6. Tacos Sinaloa – Monte Vista and Ave 54

I stopped here once on the way back from Eagle Rock and was pleasantly surprised. I can only speak to the Carne Asada, but it was tasty and the prices were good. Oddly enough, it’s only a trailer but the quality doesn’t seem to suffer.

5. Esquites – 57 & Fig North Side (In front of Fashion 21)

I’m pretty sure that when the Surgeon General wants me to get my veggies, he doesn’t want them drowning in a soup of cream, cheese, and chile. Still, if the Mexicans know how to do fruit, they do even better with vegetables. He’s not open late but I like this version of corn taken off the cob and served as a kind of soup. There is almost always a line.

4. Verdugo Bagels Meat Market – 4169 Verdugo Road

Ate here recently with a friend who lives in Glassell Park. According to her, this place is a fairly recent addition to the neighborhood. Verdugo Bagels is one of those places that always looks closed but apparently serves a pretty mean sandwich. Someone (the owners?) briefly flirted with serving funnel cake out on the street before settling on tacos and quesadillas. While the selection is a little spartan, (asada and tripa head the menu) the people there are super friendly, the food is good (especially the salsa bar), and the tortillas are made fresh. The two of us had two quesadillas, two tacos, and two drinks for less than $10. We could have eaten standing up but managed to grab some of the limited seating on the sidewalk and shared it with a nice middle aged woman who was slowly enjoying her quesadilla. (This being notably juxtaposed against my eating strategy whereby about 10% of the food ends up on my shirt.) The meat is grilled right on the street under a few bare light bulbs, someone’s dogs are wandering around in the alley, and everybody seems to know somebody there. In short, it feels like Mexico with slightly better infrastructure. Still, this place is a neighborhood gem.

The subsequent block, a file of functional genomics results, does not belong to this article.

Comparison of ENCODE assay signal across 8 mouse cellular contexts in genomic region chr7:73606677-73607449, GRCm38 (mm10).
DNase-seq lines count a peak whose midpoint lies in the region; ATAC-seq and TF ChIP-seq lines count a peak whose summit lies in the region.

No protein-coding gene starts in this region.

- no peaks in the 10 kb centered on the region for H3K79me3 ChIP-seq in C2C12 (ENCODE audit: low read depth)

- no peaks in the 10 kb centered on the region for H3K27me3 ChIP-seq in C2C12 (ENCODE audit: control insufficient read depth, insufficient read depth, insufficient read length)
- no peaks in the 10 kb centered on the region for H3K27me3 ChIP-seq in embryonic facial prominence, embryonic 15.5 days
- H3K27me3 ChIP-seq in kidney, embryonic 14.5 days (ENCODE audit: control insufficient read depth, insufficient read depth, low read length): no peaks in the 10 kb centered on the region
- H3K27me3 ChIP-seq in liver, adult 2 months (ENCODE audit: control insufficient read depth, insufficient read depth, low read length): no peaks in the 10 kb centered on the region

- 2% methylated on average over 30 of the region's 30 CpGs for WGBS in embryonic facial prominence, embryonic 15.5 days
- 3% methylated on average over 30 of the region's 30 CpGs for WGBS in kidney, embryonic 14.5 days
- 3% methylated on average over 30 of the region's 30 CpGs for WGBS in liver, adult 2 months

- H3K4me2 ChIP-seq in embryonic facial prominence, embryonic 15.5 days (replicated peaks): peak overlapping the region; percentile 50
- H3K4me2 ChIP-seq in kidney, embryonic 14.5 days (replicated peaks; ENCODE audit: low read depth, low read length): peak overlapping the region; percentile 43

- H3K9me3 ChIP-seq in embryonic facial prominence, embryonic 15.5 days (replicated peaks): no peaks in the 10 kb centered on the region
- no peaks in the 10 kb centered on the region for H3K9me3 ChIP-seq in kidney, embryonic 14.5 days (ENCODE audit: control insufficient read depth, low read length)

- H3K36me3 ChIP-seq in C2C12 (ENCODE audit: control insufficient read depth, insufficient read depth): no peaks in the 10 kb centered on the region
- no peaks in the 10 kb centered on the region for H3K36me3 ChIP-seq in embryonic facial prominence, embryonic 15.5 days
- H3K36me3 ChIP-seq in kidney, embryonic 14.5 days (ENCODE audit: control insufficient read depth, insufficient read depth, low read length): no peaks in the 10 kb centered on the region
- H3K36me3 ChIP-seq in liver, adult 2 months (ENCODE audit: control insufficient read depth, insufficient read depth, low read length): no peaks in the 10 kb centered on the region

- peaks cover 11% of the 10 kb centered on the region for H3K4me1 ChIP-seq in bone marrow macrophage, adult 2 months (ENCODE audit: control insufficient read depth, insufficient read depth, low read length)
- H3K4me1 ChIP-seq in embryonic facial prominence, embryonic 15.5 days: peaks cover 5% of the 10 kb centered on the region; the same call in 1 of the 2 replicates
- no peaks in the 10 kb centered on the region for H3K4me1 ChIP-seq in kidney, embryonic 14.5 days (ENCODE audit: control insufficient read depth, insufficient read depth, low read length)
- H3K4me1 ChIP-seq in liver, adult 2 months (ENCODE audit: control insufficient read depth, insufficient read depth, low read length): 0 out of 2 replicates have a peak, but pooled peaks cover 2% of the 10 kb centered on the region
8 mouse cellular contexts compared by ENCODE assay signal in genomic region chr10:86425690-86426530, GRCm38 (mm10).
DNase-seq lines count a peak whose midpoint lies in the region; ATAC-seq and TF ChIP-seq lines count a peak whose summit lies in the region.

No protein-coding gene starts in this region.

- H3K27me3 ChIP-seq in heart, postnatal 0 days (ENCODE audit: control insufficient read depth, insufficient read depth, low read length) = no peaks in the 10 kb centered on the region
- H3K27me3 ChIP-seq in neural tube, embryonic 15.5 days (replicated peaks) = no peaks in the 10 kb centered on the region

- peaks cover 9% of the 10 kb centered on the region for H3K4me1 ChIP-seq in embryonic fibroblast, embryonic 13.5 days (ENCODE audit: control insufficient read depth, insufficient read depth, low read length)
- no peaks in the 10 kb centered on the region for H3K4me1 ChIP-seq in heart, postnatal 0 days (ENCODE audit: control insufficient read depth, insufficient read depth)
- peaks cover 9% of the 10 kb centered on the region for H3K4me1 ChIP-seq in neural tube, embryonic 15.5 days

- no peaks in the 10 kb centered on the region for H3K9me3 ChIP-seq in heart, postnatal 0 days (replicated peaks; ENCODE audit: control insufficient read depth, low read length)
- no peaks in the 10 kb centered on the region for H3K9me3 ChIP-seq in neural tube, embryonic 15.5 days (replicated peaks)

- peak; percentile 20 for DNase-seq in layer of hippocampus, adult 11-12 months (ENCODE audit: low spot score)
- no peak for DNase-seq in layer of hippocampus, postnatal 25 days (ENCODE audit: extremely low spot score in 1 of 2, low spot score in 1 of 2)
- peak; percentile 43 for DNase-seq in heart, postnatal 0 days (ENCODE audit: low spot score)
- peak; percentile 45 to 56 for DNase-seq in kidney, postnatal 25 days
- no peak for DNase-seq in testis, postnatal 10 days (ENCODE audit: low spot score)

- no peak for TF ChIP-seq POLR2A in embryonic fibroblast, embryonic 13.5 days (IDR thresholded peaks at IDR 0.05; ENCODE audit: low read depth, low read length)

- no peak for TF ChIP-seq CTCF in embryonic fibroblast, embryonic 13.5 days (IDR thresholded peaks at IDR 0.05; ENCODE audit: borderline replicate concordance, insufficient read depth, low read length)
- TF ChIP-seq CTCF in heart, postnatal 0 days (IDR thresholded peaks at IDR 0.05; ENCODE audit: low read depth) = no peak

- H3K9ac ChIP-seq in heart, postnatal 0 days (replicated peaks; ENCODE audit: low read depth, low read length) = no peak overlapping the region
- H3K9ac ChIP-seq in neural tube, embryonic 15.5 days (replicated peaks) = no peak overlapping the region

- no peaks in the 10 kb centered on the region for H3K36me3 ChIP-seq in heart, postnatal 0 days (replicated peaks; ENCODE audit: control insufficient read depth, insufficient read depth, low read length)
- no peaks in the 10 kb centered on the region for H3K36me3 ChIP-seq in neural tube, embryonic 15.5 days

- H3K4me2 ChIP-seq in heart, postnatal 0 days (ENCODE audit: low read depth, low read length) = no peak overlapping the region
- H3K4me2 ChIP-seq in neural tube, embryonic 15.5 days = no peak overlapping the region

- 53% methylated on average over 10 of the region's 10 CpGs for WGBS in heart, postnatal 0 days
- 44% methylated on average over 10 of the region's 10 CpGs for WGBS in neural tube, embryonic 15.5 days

3. TakiTacos – 5100 N. Figueroa (by the Food 4 Less)

TakiTacos (or is it Tacos Jalisco?) has to be the best deal in the neighborhood. Tacos are 75 cents and excellent. Tripa, Asada, Lengua, Cabeza, Pollo, and Al Pastor fresh off the spit are available. They also make burritos but no one I saw was eating them. Bring your Spanish A game as the owner speaks Spanish like he’s giving a legal disclaimer (i.e. fast).

2. Leo’s Tacos (El Paso and Eagle Rock Blvd)

Please allow me to poach a bit from another of my reviews as I think it sums this place up nicely. It has excellent meat, is open after the bars close, and is affordable, yet something leaves it just short of the top spot on my list.

Problem 1: What taco truck has a website? What’s next, a valet?

Problem 2: Vegetarian food? This seems patently un Taco Truck. First, simply the fact that they market it as vegetarian smacks of pandering to gentrified hipsters. Call a bean and cheese burrito what it is: a bean and cheese burrito. Second, are you really that concerned with health food if you’re eating between 10pm and 4am? Taco trucks are about greasy unhealthy food that, when mixed with beer, create a gastro-intestinal weapon of mass destruction.